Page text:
220363 John McMillion, b. 1735/36, Virginia Unknown Origin R1b1a2a1a1b5b 12 25 15 10 11-13 12 12 12 12 13 28 18 9-10 11 11 25 15 20 31 14-15-16-17 11 11 19-22 15 15 18 16 37-37 11 12 11 9 15-16 8 10 10 8 10 11 12 23-23 16 10 12 12 16 8 13 22 20 13 12 11 13 11 11 12 12 34 15 9 16 13 26 26 20 12 11 12 12 10 9 12 12 10 11 11 30 12 13 24 13 10 10 21 15 19 16 23 17 12 15 24 12 23 18 10 14 17 9 12 11
    162876 john williams b 1887 d 1965 United Kingdom R1b1a2a1a1b5b 12 25 15 10 11-13 12 12 13 12 13 28 18 9-10 11 11 24 15 20 31 14-15-16-17 11 11 19-22 16 15 18 16 37-37 11 12 11 9 15-16 8 10 10 8 10 11 12 23-23 16 10 12 12 16 8 13 22 20 13 12 11 13 11 11 12 12 34 15 9 16 13 26 26 20 12 11 12 12 10 9 12 12 10 11 11 30 12 13 24 13 10 10 22 15 19 16 23 17 12 15 24 12 23 18 10 14 17 9 12 11
    46281 Donald McDonald b.c.1750 m.1785 Latheron Caithness Scotland R1b1a2a1a1b5b 12 25 15 10 12-13 12 12 12 12 13 28 17 9-9 11 11 25 15 20 30 14-15-16-17 11 11 19-23 16 15 17 16 37-39 11 12 11 9 15-16 8 10 10 8 10 10 12 23-23 16 10 12 12 16


    This is the DNA reading s of the Germanic Viking category....
    111 marker test.

  3. #3

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    Re: Tracing DNA through Genealogy Paper Work

    b Barra R1b, L165+ (Norse)
    50928 McDonald James Macdonald 1794 to 1857 Reay Caithness Scotland R1b1a2a1a1b5b 12 25 14 10 11-12 12 12 12 12 13 28 17 9-9 11 11 25 15 20 30 14-15-16-17 11 11 19-23 16 15 18 16 38-39 11 12 11 9 15-16 8 10 10 8 10 11 12 23-23 16 10 12 12 16 8 13 22 20 13 12 11 13 11 11 12 12 34 15 9 16 13 27 26 20 12 11 12 12 10 9 12 12 10 11 11 30 12 13 24 13 10 10 22 15 19 15 24 17 12 15 24 12 23 18 10 15 17 9 12 11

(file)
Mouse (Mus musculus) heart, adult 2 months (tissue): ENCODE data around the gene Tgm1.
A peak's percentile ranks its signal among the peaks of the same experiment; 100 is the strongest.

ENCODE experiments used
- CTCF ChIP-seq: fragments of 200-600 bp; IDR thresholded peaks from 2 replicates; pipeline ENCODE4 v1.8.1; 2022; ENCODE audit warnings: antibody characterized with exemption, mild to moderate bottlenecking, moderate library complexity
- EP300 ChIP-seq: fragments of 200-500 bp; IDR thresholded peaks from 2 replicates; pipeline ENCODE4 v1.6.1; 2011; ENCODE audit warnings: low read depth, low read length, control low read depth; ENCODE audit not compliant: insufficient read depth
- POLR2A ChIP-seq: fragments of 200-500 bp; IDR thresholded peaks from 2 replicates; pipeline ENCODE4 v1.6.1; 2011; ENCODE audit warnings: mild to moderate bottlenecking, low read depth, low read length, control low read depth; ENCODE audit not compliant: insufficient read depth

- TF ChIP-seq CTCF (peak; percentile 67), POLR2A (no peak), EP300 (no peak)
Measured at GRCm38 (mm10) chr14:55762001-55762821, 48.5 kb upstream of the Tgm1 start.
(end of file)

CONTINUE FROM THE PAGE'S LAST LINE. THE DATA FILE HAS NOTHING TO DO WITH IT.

196207 MacNeill Roderick McNeill, bef 1800 SCT., d. abt 1865 PEI Scotland R1b1a2a1a1b5b 12 25 15 10 11-13 12 12 12 12 13 27 18 9-10 11 11 25 15 20 30 14-15-15-17 11 11 19-22 16 15 20 16 37-38 11 12 11 9 15-16 8 10 10 8 10 11 12 23-23 17 10 12 12 16 8 13 22 20 13 12 11 13 11 11 12 12 34 15 9 16 13 26 26 20 12 11 12 12 10 9 12 12 10 11 11 30 12 13 24 13 10 10 21 15 19 15 23 17 12 15 24 12 23 18 10 14 17 9 12 11
    69720 MacDonald John MacDonald of Achscoriclate 1752-1840 Caithnes Scotland R1b1a2a1a1b5b 12 25 15 10 11-13 12 12 12 12 13 28 17 9-9 11 11 25 15 20 30 14-15-16-17 11 11 19-23 16 15 18 16 37-39 11 12 11 9 15-16 8 10 10 8 10 10 12 23-23 16 10 12 12 16 8 13 22 20 13 12 11 13 11 11 12 12 34 15 9 16 13 28 26 20 12 11 12 12 10 9 12 12 10 11 11 30 12 13 24 13 10 10 24 15 19 15 23 17 12 15 24 12 23 18 10 14 17 9 12 11
    100750 Mac Neil Neil Macneil b1780 Barra d 1850 Scotland R1b1a2a1a1b5b 12 25 15 10 11-13 12 12 12 12 13 28 18 9-10 11 11 25 15 20 30 14-15-15-17 11 11 19-22 16 15 18 16 37-38 11 12 11 9 15-16 8 10 10 8 10 11 12 21-23 16 10 12 12 16 8 13 22 20 13 12 11 13 11 11 12 12 34 15 9 16 13 26 26 20 12 11 12 12 10 9 12 12 10 11 11 30 12 13 24 13 10 10 22 15 19 15 23 17 12 15 24 12 23 18 10 14 17 9 12 11
    220363 McMillion John McMillion, b. 1735/36, Virginia Unknown Origin R1b1a2a1a1b5b 12 25 15 10 11-13 12 12 12 12 13 28 18 9-10 11 11 25 15 20 31 14-15-16-17 11 11 19-22 15 15 18 16 37-37 11 12 11 9 15-16 8 10 10 8 10 11 12 23-23 16 10 12 12 16 8 13 22 20 13 12 11 13 11 11 12 12 34 15 9 16 13 26 26 20 12 11 12 12 10 9 12 12 10 11 11 30 12 13 24 13 10 10 21 15 19 16 23 17 12 15 24 12 23 18 10 14 17 9 12 11